How often do you read? Do you have a favourite reading time?

I read at least two books in a month. My favourite reading time is between 12 am-3 pm.

With the hustle and bustle of everyday life, how do you ensure you're able to create time to read leisurely?

I read at the wee hours of the night. I also invest most of my weekends in books. The best thing that happened to me during this pandemic was 'stay-at-home', which gave me a lot of reading time.

If the writing bug ever bit you, what kind of book would you like to devote your time to writing and why?

The writing bug did bite me some time back and it came in form of poetry. One day I will publish my collection of poems.

What\who has been the greatest literary influence on you?

Oyoo Mboya the author of 'Maiden Melodies and other Poems'. His work has influenced most of my poems.

If ever you were to share a meal or drink with your favourite author, what do you suppose you'd talk about?

David Baldacci. I'd want to know if among the characters he writes about there is any who defines his personality, what inspires him to write, and have many books published in one year.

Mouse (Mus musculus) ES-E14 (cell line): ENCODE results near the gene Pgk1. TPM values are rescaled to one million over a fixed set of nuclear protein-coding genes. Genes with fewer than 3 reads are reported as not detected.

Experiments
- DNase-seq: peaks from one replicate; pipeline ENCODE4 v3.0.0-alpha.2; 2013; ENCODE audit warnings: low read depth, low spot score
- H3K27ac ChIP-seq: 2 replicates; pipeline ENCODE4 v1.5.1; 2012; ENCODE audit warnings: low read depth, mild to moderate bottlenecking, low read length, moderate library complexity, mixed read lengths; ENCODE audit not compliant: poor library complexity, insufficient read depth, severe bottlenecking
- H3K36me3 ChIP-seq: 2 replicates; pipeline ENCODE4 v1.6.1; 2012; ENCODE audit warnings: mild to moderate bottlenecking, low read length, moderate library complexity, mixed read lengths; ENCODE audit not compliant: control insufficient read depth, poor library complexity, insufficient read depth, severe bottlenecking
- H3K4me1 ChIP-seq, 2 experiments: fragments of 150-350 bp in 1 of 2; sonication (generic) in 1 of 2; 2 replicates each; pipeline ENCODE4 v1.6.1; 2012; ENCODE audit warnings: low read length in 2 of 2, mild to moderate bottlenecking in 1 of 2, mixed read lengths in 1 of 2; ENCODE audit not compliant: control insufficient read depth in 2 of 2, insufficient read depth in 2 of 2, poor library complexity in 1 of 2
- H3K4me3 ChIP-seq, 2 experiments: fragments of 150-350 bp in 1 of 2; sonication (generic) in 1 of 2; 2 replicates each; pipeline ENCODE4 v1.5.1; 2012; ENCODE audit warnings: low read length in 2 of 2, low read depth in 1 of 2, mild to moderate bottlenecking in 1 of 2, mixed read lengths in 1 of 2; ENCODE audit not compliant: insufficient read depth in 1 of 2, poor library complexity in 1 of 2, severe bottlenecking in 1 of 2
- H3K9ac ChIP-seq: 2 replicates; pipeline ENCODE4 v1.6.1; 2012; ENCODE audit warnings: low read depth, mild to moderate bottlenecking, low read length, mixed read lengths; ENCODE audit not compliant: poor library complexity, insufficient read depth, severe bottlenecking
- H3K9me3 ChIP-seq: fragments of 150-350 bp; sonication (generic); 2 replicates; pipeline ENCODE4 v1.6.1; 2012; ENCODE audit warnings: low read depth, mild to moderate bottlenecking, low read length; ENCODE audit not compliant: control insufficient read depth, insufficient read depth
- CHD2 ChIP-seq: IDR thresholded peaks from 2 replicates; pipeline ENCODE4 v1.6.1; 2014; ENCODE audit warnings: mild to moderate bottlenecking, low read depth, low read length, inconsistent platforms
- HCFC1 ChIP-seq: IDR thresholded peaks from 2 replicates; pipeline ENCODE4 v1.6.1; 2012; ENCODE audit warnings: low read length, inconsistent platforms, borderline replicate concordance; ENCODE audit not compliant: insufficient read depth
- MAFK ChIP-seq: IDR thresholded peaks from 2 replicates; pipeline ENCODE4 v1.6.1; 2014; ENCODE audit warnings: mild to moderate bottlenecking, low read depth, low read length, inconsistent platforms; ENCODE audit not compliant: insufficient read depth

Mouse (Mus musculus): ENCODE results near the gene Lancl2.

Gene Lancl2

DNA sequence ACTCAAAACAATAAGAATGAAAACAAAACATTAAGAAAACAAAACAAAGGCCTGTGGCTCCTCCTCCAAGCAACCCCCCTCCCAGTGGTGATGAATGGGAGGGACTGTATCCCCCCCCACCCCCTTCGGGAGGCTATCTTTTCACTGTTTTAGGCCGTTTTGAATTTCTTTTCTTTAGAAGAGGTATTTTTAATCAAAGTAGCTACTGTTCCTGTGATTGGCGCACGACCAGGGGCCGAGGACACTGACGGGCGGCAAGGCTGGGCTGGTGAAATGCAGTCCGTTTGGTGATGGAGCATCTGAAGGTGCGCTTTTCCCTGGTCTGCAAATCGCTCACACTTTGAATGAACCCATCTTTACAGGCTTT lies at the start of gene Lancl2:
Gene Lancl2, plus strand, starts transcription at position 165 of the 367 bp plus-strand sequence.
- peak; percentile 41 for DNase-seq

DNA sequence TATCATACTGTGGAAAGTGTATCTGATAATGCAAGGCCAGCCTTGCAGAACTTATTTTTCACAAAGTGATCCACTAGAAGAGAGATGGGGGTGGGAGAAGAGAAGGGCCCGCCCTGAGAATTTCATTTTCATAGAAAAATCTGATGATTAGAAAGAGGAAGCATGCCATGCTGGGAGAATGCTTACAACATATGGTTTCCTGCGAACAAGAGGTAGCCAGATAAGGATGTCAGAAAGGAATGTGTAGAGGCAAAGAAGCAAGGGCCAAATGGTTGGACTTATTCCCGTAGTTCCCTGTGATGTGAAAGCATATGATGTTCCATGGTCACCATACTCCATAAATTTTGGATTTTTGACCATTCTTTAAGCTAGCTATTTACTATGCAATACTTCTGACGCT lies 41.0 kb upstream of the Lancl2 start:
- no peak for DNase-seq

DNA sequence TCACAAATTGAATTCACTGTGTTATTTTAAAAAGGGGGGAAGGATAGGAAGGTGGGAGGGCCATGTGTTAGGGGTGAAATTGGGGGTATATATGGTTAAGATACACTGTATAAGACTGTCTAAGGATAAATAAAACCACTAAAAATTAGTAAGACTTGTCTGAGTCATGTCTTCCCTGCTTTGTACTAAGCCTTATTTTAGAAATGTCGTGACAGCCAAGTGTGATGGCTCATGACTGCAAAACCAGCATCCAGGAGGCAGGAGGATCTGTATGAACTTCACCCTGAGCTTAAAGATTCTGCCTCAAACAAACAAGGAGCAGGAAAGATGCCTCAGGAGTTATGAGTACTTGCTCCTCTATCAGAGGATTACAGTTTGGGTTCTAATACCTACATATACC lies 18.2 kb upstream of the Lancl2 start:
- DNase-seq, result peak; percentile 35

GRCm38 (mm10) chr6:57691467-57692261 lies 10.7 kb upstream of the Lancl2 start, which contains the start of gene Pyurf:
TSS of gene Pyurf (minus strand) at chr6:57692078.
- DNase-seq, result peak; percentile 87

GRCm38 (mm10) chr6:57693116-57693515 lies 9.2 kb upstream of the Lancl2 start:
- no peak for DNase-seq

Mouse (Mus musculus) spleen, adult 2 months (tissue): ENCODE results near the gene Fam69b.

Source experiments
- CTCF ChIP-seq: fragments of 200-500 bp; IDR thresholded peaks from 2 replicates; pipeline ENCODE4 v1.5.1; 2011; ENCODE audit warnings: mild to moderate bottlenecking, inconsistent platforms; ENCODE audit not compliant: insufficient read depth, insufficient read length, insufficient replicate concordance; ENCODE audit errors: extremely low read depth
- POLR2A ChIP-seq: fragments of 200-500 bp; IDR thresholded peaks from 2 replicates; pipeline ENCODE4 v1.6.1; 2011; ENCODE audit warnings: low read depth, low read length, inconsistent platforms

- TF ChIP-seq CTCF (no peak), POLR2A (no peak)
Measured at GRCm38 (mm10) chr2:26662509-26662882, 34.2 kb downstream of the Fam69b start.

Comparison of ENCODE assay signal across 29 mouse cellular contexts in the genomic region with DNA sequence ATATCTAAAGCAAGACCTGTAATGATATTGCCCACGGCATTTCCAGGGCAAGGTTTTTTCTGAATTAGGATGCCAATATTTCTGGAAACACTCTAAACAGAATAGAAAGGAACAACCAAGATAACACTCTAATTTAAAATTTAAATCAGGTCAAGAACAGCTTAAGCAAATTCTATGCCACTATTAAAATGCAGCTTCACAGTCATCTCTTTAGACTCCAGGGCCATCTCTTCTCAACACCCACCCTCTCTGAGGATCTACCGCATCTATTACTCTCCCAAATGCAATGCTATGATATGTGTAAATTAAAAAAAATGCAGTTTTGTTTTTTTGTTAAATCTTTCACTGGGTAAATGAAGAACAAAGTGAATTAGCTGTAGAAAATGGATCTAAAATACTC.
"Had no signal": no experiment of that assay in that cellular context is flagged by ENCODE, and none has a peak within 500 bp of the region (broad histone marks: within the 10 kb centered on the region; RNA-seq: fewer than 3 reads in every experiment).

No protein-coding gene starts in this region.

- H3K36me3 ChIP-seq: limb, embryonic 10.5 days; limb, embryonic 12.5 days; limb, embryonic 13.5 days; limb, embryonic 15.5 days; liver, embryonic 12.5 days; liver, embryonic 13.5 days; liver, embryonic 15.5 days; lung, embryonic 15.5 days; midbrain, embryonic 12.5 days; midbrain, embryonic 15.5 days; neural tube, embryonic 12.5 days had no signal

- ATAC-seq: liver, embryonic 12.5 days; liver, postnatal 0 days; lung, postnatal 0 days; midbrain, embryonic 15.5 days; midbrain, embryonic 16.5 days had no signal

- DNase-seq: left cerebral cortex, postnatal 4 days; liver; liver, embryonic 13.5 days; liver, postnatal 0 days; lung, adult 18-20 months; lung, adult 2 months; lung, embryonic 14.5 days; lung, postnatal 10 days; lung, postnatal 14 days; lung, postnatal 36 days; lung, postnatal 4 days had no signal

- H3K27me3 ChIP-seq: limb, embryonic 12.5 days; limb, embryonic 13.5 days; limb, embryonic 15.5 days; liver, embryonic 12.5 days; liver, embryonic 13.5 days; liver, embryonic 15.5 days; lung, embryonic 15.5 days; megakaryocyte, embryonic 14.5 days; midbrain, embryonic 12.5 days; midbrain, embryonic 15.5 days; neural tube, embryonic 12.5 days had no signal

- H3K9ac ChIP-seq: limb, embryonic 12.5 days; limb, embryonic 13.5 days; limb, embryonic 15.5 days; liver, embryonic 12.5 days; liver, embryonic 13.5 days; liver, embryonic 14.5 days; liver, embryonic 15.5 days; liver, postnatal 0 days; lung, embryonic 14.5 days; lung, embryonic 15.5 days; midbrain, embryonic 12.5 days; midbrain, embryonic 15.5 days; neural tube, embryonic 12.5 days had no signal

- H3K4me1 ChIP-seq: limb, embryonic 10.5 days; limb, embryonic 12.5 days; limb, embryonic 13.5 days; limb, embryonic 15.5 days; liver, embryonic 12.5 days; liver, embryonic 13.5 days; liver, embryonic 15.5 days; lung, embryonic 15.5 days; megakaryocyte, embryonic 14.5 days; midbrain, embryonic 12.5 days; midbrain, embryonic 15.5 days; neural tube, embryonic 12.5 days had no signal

What's the most underrated book you've read?

'The Hair Dresser of Harare' by Tendai Huchu. Tendai Huchu writes about the contemporary African states, the aftershocks of colonialism, and leaves us wondering if truly the Independence we gained is helping or damaging Africa.

Any books you wish you'd read?

'Across the Bridge' by Mwangi Gicheru, 1984 by George Orwell, 'No Higher Honour' by Condoleeza Rice, 'Behold the Dreamers' by Imbolo Mbue, and 'Behind Every Successful Man' by Zukiswa Wanner.

What book couldn't you finish?

'The Book Thief', Markus Zusak.

What are you currently reading?

'Home Going' by Yaa Gyasi.

karanja

Arnold Karanja, Partner Data Protection & Privacy Practitioner, Mwenje & Karanja Co. Advocates. PHOTO | COURTESY

Arnold Karanja, Partner Data Protection & Privacy Practitioner, Mwenje & Karanja Co. Advocates

Do you have an early reading memory? How did you cultivate a reading habit?

I had a mentor, the late Karanja Kabage. He was my senior in my profession. He was an avid reader and loved writing. He is the one who pushed me to write. He used to write for the Sunday Nation and would always call me on Sundays, like clockwork, at midday to seek my opinion on what he had written.

We shared books and journals and discussed them at his office over a cup of tea. He noticed my interest in data governance and compelled me to start writing.

Before his death, I had just gotten my first piece published by the Business Daily. He sent me a text saying, “Such writings will give you enormous leverage in the future, and above all, it distinguishes you from the normal rank. FYI people don’t have to tell u about the writing but they will know and recognise you for your contribution. Keep it up. It will pay handsomely especially intellectually. Once more hats off. Regards. KK”